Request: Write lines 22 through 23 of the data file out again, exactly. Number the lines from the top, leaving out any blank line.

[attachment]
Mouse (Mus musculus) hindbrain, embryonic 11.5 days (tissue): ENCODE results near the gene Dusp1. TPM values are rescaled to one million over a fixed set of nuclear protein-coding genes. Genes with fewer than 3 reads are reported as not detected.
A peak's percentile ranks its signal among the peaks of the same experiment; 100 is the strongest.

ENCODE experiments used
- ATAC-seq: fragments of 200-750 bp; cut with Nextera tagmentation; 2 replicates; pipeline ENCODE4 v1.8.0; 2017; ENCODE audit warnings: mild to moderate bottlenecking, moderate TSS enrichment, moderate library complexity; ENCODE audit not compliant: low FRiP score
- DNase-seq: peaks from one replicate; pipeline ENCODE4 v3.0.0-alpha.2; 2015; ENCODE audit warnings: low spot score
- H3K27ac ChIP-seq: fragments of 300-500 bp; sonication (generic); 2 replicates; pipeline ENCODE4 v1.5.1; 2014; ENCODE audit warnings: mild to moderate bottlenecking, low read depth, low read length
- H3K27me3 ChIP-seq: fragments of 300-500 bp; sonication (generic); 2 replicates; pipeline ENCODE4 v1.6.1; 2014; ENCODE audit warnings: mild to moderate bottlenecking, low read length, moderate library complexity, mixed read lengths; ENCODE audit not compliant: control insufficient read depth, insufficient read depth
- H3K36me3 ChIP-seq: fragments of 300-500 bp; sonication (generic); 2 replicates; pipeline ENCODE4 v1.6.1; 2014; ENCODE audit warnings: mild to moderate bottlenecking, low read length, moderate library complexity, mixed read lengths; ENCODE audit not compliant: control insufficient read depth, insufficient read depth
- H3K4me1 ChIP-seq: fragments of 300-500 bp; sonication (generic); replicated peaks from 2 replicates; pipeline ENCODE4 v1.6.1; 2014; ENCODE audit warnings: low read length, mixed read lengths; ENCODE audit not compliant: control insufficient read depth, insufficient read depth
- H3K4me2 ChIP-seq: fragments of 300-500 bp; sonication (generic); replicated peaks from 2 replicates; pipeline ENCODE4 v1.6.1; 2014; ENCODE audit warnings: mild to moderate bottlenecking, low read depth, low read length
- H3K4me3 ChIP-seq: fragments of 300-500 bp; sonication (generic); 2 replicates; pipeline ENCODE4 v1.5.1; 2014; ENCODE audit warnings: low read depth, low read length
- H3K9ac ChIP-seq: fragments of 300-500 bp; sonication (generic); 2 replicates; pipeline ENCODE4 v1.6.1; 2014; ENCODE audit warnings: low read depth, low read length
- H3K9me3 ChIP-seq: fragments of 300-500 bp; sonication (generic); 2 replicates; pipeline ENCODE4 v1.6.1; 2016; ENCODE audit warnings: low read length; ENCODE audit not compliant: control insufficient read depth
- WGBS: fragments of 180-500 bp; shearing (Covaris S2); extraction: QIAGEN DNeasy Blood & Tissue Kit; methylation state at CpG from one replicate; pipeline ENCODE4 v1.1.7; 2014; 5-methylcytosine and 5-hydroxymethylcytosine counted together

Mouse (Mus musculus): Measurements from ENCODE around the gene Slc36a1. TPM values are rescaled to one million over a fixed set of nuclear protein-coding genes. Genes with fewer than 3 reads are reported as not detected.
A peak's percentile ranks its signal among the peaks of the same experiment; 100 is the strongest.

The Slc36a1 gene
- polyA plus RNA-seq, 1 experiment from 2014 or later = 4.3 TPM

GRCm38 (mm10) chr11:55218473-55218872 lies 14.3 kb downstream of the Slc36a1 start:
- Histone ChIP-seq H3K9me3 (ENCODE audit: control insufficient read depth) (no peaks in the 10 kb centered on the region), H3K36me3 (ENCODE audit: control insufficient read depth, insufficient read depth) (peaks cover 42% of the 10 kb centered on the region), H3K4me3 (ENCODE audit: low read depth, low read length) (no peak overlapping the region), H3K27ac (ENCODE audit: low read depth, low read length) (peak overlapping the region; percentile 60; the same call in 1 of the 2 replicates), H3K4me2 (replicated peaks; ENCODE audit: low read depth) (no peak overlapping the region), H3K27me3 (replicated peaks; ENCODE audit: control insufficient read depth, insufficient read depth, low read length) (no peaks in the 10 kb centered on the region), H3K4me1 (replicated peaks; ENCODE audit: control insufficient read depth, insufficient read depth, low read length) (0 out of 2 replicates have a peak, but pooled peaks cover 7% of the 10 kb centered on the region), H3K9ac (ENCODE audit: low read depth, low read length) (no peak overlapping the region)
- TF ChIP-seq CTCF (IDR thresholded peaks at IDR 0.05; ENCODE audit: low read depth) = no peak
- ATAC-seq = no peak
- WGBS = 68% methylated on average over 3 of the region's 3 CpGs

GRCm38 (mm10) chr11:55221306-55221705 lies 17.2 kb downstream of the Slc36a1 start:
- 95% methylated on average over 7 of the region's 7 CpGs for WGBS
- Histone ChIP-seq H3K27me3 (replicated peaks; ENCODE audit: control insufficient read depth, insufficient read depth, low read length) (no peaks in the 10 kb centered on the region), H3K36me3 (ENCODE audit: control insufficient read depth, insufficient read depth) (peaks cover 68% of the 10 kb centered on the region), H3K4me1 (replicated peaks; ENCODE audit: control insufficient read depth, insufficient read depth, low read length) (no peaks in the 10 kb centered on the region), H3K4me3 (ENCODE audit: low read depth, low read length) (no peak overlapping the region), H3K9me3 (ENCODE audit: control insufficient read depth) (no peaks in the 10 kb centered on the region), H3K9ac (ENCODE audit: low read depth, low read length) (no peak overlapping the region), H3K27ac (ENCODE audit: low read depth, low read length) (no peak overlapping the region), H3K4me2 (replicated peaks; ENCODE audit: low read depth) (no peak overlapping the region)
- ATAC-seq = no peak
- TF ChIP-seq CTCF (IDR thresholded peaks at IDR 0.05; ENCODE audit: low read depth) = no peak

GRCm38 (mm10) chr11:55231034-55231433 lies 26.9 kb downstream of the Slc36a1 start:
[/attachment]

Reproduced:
- ATAC-seq = no peak
- WGBS = 68% methylated on average over 3 of the region's 3 CpGs